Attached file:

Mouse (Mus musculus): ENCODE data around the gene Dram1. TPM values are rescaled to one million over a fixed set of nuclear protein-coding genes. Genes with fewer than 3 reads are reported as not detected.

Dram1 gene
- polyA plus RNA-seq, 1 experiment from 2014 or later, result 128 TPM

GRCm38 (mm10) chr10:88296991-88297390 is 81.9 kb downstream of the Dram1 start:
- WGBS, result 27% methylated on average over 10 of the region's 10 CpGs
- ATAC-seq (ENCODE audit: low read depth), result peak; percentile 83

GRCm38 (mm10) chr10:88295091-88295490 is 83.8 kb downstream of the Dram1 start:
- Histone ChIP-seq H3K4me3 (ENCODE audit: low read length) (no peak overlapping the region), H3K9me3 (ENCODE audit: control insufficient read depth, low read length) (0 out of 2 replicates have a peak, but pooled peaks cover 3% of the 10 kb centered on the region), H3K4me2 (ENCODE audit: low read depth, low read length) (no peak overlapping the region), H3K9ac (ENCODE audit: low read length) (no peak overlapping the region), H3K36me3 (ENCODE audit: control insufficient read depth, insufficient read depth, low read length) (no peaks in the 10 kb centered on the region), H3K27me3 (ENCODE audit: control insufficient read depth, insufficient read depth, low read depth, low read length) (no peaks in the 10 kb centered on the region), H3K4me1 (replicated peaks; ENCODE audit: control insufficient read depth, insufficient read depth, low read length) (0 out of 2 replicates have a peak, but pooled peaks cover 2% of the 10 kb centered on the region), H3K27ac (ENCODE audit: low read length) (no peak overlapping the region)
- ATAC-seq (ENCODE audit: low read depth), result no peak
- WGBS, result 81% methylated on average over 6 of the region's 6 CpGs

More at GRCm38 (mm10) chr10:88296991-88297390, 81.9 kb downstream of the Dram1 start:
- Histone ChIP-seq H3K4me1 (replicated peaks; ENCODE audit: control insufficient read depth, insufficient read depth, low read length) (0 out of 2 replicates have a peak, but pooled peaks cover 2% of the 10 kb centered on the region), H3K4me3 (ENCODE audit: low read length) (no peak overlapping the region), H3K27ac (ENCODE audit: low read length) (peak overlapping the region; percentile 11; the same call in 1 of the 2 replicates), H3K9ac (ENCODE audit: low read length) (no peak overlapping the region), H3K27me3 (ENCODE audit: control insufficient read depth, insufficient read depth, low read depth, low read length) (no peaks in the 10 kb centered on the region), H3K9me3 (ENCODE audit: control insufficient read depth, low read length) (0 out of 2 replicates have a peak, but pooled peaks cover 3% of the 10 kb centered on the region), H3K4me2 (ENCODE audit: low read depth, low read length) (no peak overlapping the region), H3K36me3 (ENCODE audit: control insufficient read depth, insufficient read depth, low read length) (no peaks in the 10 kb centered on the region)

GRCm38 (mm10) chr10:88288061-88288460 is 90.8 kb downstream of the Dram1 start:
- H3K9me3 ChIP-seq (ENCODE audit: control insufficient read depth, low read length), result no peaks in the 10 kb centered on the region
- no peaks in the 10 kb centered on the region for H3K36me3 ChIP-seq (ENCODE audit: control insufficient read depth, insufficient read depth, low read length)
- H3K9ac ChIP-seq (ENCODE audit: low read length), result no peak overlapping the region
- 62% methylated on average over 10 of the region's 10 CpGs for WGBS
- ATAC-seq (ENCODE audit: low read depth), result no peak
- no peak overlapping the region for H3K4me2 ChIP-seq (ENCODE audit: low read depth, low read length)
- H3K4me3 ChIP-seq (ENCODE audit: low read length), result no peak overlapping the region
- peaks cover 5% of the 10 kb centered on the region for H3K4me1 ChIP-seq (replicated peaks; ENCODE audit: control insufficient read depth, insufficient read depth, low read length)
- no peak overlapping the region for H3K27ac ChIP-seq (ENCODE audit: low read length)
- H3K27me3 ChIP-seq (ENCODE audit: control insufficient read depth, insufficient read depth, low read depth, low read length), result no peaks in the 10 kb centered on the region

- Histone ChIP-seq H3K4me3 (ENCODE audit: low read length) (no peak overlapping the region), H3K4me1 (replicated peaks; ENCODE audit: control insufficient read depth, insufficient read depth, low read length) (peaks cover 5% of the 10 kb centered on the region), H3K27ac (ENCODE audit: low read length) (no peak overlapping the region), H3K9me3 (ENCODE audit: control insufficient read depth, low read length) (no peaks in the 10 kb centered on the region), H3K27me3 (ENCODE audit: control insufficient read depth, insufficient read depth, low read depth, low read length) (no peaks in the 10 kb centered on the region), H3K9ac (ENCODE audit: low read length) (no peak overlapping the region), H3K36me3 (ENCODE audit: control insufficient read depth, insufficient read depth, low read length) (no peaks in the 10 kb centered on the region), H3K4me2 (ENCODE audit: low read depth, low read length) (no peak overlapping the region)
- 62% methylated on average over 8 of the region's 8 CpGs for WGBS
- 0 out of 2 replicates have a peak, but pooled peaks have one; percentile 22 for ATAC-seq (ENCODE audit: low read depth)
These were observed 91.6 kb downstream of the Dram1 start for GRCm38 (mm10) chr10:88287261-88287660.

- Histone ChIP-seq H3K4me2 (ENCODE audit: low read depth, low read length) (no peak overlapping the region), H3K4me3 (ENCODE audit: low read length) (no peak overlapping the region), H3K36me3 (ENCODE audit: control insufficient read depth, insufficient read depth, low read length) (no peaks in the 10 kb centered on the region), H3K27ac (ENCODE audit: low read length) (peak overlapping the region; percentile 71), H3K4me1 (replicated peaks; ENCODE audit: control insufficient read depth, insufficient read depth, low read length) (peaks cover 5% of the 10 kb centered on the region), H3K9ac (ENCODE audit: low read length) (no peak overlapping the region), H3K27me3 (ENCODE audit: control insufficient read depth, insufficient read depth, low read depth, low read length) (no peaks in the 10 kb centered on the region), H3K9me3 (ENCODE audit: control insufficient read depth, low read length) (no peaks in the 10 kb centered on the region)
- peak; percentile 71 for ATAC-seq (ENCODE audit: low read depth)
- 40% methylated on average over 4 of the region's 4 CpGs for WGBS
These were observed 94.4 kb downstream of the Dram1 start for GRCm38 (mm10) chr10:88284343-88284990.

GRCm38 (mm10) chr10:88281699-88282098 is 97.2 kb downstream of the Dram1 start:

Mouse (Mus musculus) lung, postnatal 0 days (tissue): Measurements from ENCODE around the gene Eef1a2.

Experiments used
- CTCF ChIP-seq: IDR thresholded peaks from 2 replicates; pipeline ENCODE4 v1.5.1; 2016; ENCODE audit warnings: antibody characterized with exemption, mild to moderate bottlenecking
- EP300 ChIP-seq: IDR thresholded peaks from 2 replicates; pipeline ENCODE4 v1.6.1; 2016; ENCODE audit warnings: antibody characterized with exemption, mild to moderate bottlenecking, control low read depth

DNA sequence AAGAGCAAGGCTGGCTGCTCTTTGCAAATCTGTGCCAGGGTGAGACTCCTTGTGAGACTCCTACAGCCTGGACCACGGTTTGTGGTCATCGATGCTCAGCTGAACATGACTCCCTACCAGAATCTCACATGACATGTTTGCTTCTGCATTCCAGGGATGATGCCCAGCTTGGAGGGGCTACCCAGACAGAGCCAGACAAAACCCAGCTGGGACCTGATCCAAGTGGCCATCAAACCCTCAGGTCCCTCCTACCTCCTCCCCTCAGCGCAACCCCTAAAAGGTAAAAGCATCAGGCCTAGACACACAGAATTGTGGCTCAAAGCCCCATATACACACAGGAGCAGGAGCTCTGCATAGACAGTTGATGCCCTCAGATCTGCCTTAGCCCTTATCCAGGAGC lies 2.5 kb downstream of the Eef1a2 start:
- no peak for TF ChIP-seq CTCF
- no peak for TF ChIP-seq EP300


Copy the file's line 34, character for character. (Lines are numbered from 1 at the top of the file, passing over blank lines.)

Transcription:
Experiments used